But all this fervor has obscured the heart of the matter, which is whether and under what conditions we should permit super tankers and a bitumen pipeline in one of the last intact temperate coastal rainforests on Earth.

I suspect most Canadians would be surprised that the proposed route of the Enbridge pipeline bisects this ecological treasure.   Pipeline proponents would rather frame this issue around developing an Asian market for oil sands bitumen – and the allegedly nefarious U.S.-based interests who would prevent U.S. from doing so – than have a science-based debate about the very real risks associated with getting it there via this route.

Kermode or Spirit bear in the Great Bear Rainforest. © Natalie Bowes / WWF-Canada

It is the peculiar Canadian paradox that we are blessed with such natural beauty and abundance that we often fail to value it appropriately.

Even by our standards, however, the Great Bear is a special place.  It is the only habitat in the world for the Spirit Bear, which is rarer than the Giant Panda. Humpbacks, orcas and many other species of cetaceans take advantage of this uniquely quiet cold ocean to prosper. Eagles are as plentiful as sparrows are in Canada’s urban parks.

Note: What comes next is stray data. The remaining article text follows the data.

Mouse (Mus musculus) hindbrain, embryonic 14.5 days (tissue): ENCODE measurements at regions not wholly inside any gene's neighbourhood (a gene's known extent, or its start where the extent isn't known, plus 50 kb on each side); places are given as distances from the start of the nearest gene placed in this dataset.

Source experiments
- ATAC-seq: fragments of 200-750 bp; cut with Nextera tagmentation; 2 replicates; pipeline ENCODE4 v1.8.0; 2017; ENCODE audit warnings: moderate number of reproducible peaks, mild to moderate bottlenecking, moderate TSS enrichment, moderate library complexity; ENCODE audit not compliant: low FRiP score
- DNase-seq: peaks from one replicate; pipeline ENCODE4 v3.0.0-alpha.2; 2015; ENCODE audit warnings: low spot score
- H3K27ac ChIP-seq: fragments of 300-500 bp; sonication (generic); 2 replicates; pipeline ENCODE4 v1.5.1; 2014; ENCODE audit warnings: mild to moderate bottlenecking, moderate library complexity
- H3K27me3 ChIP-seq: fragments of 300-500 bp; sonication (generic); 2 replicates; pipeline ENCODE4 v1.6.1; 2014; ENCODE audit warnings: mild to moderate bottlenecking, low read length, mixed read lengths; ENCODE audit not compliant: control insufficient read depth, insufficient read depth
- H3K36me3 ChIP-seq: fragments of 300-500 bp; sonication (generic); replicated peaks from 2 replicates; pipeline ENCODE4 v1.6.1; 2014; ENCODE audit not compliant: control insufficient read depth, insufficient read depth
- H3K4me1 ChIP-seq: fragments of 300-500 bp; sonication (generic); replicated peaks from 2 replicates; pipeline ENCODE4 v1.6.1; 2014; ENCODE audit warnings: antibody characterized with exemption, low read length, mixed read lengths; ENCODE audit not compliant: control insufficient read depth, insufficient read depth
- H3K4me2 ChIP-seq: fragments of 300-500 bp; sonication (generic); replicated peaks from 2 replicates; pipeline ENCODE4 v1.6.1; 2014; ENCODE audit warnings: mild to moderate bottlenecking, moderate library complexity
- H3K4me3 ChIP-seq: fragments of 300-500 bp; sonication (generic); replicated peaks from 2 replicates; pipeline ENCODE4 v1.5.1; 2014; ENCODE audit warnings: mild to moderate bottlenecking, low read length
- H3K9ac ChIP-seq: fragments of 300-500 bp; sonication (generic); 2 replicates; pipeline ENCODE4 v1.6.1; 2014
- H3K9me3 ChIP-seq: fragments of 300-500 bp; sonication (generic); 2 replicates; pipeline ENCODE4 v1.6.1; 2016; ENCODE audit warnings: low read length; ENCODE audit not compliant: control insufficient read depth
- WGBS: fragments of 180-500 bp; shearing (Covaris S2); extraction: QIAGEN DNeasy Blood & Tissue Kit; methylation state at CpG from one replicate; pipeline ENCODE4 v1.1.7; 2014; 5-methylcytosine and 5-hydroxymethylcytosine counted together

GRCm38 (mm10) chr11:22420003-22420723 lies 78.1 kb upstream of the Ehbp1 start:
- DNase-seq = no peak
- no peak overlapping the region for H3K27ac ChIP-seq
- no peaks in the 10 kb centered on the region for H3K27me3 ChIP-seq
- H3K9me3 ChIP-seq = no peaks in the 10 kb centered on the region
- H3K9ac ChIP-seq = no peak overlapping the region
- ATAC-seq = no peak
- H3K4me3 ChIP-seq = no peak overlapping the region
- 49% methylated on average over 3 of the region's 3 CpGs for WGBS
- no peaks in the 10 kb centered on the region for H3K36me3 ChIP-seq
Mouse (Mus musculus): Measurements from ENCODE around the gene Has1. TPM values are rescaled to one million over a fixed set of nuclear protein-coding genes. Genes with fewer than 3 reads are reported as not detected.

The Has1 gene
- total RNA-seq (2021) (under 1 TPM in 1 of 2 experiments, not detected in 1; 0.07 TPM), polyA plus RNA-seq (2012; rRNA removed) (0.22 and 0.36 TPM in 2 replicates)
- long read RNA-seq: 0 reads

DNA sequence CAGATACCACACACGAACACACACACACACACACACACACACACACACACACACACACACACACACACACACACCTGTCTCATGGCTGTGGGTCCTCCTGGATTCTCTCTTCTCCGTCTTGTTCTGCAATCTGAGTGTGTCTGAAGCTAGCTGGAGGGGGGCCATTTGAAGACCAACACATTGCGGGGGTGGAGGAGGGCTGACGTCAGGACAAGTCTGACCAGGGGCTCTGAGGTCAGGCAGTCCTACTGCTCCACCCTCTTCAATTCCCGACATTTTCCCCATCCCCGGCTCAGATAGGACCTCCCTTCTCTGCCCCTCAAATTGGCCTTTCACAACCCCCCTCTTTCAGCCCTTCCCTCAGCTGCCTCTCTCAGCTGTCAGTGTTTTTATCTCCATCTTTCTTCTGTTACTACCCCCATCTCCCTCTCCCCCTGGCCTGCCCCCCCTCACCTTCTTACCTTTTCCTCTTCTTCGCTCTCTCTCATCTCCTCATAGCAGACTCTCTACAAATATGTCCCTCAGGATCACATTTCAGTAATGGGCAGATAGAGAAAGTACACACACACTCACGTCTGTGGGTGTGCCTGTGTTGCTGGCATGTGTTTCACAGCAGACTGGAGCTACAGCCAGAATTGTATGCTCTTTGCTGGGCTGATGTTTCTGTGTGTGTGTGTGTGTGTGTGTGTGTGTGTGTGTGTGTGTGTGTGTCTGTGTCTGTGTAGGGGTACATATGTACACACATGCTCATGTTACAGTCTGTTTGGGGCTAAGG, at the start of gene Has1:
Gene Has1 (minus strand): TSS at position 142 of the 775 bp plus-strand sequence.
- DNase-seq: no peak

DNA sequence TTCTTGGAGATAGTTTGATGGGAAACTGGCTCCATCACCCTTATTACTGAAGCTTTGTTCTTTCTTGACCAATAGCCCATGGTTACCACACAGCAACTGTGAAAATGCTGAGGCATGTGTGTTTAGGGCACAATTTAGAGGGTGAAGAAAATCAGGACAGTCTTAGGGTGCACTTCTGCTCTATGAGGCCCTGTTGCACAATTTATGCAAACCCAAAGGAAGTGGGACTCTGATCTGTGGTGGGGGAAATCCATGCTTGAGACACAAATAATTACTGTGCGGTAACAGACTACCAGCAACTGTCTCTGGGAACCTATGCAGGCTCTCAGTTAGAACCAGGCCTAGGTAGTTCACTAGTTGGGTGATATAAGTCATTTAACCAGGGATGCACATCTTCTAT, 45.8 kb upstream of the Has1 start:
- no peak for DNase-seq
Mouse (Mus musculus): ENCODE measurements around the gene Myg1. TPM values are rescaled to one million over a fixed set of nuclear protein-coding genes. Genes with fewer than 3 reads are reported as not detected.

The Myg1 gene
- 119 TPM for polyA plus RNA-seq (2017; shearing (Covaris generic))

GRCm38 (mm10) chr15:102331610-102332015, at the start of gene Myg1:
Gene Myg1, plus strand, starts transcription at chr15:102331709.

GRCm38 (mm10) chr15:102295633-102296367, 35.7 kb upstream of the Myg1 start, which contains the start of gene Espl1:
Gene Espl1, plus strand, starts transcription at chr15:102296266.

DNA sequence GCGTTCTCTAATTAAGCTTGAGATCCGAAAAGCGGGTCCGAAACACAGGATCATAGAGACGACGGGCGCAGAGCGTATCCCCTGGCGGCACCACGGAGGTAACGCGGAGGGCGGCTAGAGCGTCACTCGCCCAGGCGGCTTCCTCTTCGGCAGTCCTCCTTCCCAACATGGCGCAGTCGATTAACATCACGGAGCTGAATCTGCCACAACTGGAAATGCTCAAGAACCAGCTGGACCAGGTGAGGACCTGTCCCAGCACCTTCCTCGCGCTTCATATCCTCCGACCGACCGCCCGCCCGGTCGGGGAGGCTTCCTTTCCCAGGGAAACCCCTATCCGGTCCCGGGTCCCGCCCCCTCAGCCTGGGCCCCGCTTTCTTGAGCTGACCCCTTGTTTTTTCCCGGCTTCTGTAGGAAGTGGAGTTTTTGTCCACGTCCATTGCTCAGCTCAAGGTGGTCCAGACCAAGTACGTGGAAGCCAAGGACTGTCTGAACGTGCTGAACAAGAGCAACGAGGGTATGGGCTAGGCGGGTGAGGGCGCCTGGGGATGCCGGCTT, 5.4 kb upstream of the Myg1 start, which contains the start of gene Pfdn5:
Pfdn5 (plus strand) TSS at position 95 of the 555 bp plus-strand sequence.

All five species of Pacific salmon are present, providing the basis for a prosperous fishery. When spawned out or dragged into the forest by grizzlies and bald eagles, these fish deliver the nitrogen needed to grow trees to a size they have no business reaching at this latitude. This in turn allows for healthy and sustainable forestry.

Mercifully, the communities that have been sustained by this wondrous ecosystem for millennia do not share our paradoxical undervaluing of nature. B.C.’s Coastal First Nations know well that Great Bear’s value as a functioning ecosystem dwarfs the tantalizing but fleeting promise of short-term cash from oil revenues.